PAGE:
I think it's great that kid takes an interest in music but any kid who takes his or her middle school band classes seriously could do that. Just saying.
I forgot to mention it was being pronounced "deev".
everytime I think about DIIV, I'm reminded of a conversation I overheard at Bonnaroo '13 "ooh I love these guys! Who are they?" "I think it's Earl Sweatshirt." "Nah, this is DIIV." (Earl had cancelled) "But the schedule says Earl Sweatshirt." "Trust me, this is DIIV. Earl is a rapper." "But they aren't rapping!" "Because this isn't Earl Sweatshirt!" "ugh whatever"
Yeah. Honestly 70% of the reason I come here is to read the ridiculous shit Tom writes. The other 30 is you guys <3.
It's that Guitar Center post all over again!
"Pet Sounds" isn't overrated, but it's def some cracker shit.
That album cover has not aged well. Whoa.
expected to reveal this comment and it be something like "Frank Ocean makes cool music and Channel Orange was a decent record but damn it wasn't all that calm down"; was disappointed.
Kanye's beats always slap so hard that I wish he still gave a shit about actually rapping. Can't wait to hear that remix.
"It's not like this ad is going to do anything to dim its importance." lol you just mad because you miss hooks and bars.
"Nobody came away from that stream of unfunny jokes by rising comedians and cresting celebs with a greater respect for Justin Bieber." Whatever man. Buress was killing it.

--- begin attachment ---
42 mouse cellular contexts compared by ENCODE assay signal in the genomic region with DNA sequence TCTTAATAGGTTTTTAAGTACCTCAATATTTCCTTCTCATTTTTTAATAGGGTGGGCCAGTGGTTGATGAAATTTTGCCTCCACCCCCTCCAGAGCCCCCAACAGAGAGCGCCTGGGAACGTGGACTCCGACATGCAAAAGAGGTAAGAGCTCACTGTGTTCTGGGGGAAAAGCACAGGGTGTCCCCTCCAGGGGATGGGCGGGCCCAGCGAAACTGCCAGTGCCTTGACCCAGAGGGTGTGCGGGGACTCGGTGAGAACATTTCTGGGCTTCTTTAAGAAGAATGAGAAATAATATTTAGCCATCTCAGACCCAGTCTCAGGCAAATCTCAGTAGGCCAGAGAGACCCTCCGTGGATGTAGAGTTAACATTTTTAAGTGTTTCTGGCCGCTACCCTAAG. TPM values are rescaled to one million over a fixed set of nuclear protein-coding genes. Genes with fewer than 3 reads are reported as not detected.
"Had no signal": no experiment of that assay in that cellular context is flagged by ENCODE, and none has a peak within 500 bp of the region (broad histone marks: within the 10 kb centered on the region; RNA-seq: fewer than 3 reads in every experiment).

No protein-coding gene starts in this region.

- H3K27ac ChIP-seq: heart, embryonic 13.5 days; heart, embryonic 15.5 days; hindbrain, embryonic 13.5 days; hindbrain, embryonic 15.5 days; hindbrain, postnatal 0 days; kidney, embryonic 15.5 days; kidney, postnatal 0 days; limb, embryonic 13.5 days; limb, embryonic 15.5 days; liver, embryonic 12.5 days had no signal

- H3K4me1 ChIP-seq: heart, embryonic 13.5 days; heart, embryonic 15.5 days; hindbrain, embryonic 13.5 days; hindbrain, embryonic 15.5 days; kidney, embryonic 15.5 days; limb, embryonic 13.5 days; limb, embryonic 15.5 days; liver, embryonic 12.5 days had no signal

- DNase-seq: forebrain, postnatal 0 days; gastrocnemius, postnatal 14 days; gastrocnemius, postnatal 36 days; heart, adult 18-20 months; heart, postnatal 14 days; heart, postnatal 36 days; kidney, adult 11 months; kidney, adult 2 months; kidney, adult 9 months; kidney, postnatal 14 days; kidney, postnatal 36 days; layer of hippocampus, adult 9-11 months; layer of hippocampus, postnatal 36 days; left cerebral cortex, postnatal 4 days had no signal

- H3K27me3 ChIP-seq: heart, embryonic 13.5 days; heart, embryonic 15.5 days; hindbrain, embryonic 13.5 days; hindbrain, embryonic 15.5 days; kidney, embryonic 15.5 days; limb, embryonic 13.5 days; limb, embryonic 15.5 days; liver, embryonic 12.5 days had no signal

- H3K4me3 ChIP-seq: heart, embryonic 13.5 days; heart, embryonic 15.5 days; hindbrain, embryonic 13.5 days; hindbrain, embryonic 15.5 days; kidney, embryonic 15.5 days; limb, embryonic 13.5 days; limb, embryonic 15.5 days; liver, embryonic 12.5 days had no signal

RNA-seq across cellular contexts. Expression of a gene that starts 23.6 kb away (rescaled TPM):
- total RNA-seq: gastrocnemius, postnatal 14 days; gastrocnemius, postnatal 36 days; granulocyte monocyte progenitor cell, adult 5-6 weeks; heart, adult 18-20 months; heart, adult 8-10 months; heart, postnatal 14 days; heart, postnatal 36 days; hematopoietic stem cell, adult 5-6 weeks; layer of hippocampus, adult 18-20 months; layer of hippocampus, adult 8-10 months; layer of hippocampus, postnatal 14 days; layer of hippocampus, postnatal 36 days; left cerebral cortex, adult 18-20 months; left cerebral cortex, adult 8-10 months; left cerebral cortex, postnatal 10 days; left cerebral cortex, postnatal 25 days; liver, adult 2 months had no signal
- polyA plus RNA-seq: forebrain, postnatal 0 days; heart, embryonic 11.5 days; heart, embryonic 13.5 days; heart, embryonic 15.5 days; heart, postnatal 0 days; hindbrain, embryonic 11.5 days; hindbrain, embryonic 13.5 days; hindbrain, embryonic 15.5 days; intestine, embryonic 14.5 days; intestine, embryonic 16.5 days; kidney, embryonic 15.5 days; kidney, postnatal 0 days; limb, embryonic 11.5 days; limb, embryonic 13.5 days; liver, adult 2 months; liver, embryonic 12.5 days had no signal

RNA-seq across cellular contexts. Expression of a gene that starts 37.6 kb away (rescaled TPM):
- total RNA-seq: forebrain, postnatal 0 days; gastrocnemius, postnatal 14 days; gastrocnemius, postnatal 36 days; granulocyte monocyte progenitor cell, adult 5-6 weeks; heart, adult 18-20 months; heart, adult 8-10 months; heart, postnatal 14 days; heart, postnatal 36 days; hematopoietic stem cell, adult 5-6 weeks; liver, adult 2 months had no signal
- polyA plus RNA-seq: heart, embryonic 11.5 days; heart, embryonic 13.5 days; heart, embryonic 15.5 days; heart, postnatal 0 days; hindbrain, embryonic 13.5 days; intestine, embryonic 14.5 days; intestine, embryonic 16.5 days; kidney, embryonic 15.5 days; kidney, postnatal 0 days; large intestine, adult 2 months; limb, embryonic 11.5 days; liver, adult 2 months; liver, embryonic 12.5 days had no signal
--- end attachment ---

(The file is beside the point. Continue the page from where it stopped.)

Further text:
What's more disturbing than "A Song For Assata" is the fact that cop frats exist.
man why does jay always have that "i smell doo doo" face?
No spices, spam only, Final Destination.
I don't care much for either party, but I wholeheartedly support musical absurdity in any situation.
Can you explain to me what makes that Salon piece "dumber-than-dirt"? I'm asking that sincerely.
That was more me commenting on stuff said in the Premature Evaluation comment section than what was said here.
yo, no person who actually listens to any of those artists is arguing that Kendrick Lamar is doing anything that hasn't been done before. The secret to this album's success is the social climate in to which it was released IN ADDITION to how great it sounds. Don't hate on it because people incorrectly call it "experimental". I'd argue that TPAB could stand with works from FlyLo, Badu, and Outkast. Shit, it surpasses the Roots' recent releases.
not gonna lie, after that whole stint of not showing up to shows, i'm pretty fuckin noided about this.
i'm saying. How could someone that passionate about rap music shit the bed so badly? I'm still mad about the "up his own ass" and the "i can't see myself playing this in an open whatever" thing. Like, damn. Maybe Kendrick Lamar wasn't trying to make some shit you can turn up to like that?
arbitrary Bill Murray fandom is like the #1 way to tell if someone is lame
damn, bloc. that's the realest shit you've ever posted.
I had almost given up on Death Grips. I am so glad I did not.
Insound is how I do most of my record shopping. It was great for people like me who don't live in areas with a variety of record shops. In Memphis, you have to decide which record store you're going to go to based on about a dozen different categories, and it's bullshit. There's literally two places that carry contemporary hip hop, R&B, and dance vinyl, one of which is Urban Outfitters, and even then it has to be something that's garnered a substantial amount of buzz. Then you have cliques like Goner Records, whom I actually believe decide not to sell new shit from bands they think are too famous.
also: "I can’t see myself banging To Pimp A Butterfly in any kind of open-air situation." completely. missing. the. point.
oh godammit, did I really fuck up my "it's/its"? Sorry, I'm writing like two papers right now